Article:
Dell sells Android dream to corporate types
Windows? We do that too...
KACE Konference One-time Windows stalwart Michael Dell has made the case for making and managing mobile devices running Android and OSi in the enterprise.
Speaking at the KACE Konference in San Francisco, California, Dell embraced devices running Google's rival to Microsoft's Windows: Android.
With a grin, Dell produced Dell mobile after Dell mobile from the pockets of the jacket and jeans he was wearing while speaking on stage at the Konference.
Three devices were running Android - one phone he whipped out was the Dell Streak - and just one, the Venue Pro released on Monday, ran Windows Phone 7. Each was a different form factor, with one unidentified Android device due to be launched Wednesday for sale in emerging markets.
Dell is working on CDMA and 4G phones, he said, to complement the initial range of GSM devices.
Appearing on stage with KACE chief executive and co-founder Rob Meinhardt, Dell also hinted at plans to deliver software on an appliance so organizations can manage Android and smart phones like PCs and Macs in the workplace.
KACE – bought by Dell in February – launched an iPhone management module for its KBOX Systems Management Appliance nearly two years ago, before Dell swooped in. The company specializes in the KBOX appliance to manage and provision PCs and Macs.
Asked by a Konference audience member whether Dell planned a management suite for smart phones, Dell and Meinhardt hesitated before responding "yes".
"These are little computers," Dell said. "They have operating systems... but organizations are having to figure out how to manage these new computers. So, yes, we are absolutely focused on that problem. That will be me multi platform - Apple, Android, Microsoft."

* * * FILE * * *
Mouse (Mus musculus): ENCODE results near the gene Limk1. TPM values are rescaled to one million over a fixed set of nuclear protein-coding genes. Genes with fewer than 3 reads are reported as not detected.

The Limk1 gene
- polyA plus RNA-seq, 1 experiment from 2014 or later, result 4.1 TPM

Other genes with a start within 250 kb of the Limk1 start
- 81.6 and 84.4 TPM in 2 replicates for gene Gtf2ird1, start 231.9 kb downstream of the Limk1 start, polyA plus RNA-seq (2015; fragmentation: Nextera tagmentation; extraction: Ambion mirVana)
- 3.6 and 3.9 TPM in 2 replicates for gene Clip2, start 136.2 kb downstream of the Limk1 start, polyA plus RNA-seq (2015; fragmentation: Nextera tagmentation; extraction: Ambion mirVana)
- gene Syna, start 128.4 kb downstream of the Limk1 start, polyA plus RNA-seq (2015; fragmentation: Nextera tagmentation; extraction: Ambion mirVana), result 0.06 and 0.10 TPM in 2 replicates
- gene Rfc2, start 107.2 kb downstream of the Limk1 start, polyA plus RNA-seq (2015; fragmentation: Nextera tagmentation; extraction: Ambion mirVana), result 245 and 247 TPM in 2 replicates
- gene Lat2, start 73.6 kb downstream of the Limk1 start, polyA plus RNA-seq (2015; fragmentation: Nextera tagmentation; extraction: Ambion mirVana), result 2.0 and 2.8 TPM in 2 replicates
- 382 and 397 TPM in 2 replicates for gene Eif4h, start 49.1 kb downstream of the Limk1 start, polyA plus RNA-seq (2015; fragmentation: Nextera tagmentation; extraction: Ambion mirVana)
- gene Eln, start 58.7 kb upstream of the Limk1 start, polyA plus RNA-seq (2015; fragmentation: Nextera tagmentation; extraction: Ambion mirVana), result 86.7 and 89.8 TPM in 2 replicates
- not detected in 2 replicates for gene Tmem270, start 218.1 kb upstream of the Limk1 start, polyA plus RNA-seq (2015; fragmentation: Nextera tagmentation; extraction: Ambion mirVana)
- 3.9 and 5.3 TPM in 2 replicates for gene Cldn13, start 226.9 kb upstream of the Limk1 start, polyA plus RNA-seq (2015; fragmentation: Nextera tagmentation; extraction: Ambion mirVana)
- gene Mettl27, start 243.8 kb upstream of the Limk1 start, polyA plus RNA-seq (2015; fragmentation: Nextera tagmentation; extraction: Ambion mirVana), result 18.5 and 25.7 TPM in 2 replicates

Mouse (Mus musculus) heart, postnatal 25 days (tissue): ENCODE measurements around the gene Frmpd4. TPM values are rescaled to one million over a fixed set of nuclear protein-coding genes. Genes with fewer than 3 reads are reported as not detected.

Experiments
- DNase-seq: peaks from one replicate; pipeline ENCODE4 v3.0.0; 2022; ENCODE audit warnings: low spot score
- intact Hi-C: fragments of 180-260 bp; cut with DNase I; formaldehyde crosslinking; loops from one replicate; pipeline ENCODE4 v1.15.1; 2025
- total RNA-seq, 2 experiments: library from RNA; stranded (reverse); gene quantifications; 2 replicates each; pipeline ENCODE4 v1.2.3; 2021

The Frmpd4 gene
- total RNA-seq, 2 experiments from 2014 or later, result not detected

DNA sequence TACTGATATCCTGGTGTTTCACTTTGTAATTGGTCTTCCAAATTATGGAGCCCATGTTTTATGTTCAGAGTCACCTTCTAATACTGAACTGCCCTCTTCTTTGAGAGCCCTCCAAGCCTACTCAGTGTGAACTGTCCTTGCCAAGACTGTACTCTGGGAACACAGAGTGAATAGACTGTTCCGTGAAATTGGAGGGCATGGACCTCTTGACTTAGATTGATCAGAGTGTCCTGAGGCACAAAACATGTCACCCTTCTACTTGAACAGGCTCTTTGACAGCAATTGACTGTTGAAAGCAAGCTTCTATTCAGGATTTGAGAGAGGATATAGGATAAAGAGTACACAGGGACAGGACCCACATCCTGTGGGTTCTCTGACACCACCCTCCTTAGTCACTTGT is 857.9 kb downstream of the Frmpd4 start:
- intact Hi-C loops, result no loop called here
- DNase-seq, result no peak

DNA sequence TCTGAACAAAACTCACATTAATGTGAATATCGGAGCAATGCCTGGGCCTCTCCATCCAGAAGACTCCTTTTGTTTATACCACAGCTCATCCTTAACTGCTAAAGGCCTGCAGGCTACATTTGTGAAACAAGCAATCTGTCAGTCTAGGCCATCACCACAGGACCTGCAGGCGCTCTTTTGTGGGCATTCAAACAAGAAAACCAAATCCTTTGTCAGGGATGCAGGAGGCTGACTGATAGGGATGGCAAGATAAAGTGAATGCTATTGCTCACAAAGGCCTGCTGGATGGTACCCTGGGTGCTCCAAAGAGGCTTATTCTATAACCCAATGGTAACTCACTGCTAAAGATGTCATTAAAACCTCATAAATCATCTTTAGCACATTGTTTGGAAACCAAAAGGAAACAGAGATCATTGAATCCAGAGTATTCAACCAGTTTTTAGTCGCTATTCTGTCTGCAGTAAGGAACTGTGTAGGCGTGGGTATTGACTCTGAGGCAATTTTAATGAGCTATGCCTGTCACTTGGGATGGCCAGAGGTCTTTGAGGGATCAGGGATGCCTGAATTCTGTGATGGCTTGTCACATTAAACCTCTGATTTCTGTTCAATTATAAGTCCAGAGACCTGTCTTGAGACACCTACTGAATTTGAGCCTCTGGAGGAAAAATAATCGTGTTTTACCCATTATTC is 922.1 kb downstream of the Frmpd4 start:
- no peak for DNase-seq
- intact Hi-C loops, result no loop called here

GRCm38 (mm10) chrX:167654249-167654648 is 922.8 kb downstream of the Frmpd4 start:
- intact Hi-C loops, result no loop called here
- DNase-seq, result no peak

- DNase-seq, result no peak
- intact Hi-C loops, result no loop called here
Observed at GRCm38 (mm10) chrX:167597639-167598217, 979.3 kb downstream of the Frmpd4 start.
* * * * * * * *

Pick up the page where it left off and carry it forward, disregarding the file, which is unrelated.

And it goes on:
Meinhardt added: "We definitely have on our roadmap Android support and we have some basic iPhone support. You will see extended Windows mobile device support in the KACE platform."
Meanwhile, Dell plans a 10-inch tablet running the Honeycomb version of Android next spring. A Windows table, too? Dell wasn't exactly clear.
"There's a lot of work on the Windows side to create future versions of Windows that are optimized for the touch interface," Dell told the Konference.
That could either be a reference to Dell's hybrid tablet Duo running Windows 7, or it could be a rather more oblique reference to Microsoft's expected work on Windows 8.
Dell was unequivocal in why his traditionally PC- and server-oriented company's moving into the manufacture of mobile devices and management of machines running a mix of mobile operating systems: opportunity.
He claimed there are five billion people on the planet currently in possession of cell phones and just a couple of hundred million smart phone users. In the next five to seven years, "almost all five billion will figure out they would like to have a smart phone too."
Managing these burgeoning nodes on enterprise networks will be something enterprises will need to take care off - providing security and software updates. "The big question for the IT folks is how do you manage and secure that," Dell said.
He made it clear it's in Dell's interests to serve as many customers as possible and called it "impractical" to think of customers running homogenous environments. ®
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